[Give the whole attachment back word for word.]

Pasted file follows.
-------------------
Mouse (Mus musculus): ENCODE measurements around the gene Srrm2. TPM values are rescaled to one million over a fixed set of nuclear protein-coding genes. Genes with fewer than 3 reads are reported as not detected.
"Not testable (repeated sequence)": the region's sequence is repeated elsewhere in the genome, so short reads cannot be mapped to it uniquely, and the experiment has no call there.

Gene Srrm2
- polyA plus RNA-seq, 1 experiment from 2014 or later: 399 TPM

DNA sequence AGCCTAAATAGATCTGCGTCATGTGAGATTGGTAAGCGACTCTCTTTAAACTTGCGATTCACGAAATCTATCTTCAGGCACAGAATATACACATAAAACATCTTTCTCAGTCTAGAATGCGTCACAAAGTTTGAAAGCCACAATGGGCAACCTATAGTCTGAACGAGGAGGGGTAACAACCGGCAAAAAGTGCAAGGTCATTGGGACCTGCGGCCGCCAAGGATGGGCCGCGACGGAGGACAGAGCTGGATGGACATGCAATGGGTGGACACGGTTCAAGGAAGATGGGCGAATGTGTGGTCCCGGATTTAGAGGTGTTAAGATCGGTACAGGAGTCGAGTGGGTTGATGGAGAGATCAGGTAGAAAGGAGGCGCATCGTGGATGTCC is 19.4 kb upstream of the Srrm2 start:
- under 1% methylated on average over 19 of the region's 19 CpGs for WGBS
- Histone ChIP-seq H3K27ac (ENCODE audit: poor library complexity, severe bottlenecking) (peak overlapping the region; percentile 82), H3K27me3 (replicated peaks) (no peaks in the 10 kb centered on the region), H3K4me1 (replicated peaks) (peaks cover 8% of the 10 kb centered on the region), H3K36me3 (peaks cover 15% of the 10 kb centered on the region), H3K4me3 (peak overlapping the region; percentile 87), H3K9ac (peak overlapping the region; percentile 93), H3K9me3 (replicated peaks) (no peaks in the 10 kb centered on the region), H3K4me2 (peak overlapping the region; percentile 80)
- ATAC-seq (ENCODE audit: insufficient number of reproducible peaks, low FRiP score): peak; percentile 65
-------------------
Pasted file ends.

Mouse (Mus musculus): ENCODE measurements around the gene Srrm2. TPM values are rescaled to one million over a fixed set of nuclear protein-coding genes. Genes with fewer than 3 reads are reported as not detected.
"Not testable (repeated sequence)": the region's sequence is repeated elsewhere in the genome, so short reads cannot be mapped to it uniquely, and the experiment has no call there.

Gene Srrm2
- polyA plus RNA-seq, 1 experiment from 2014 or later: 399 TPM

DNA sequence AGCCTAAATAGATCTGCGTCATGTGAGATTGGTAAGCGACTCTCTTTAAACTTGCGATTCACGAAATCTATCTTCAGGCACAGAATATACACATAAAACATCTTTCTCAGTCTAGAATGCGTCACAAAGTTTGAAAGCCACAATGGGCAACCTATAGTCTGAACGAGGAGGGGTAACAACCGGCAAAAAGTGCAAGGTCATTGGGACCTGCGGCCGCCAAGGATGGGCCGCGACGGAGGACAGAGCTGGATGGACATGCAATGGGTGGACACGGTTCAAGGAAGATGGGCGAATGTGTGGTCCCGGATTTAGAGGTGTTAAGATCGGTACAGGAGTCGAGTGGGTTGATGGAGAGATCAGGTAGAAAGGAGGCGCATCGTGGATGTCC is 19.4 kb upstream of the Srrm2 start:
- under 1% methylated on average over 19 of the region's 19 CpGs for WGBS
- Histone ChIP-seq H3K27ac (ENCODE audit: poor library complexity, severe bottlenecking) (peak overlapping the region; percentile 82), H3K27me3 (replicated peaks) (no peaks in the 10 kb centered on the region), H3K4me1 (replicated peaks) (peaks cover 8% of the 10 kb centered on the region), H3K36me3 (peaks cover 15% of the 10 kb centered on the region), H3K4me3 (peak overlapping the region; percentile 87), H3K9ac (peak overlapping the region; percentile 93), H3K9me3 (replicated peaks) (no peaks in the 10 kb centered on the region), H3K4me2 (peak overlapping the region; percentile 80)
- ATAC-seq (ENCODE audit: insufficient number of reproducible peaks, low FRiP score): peak; percentile 65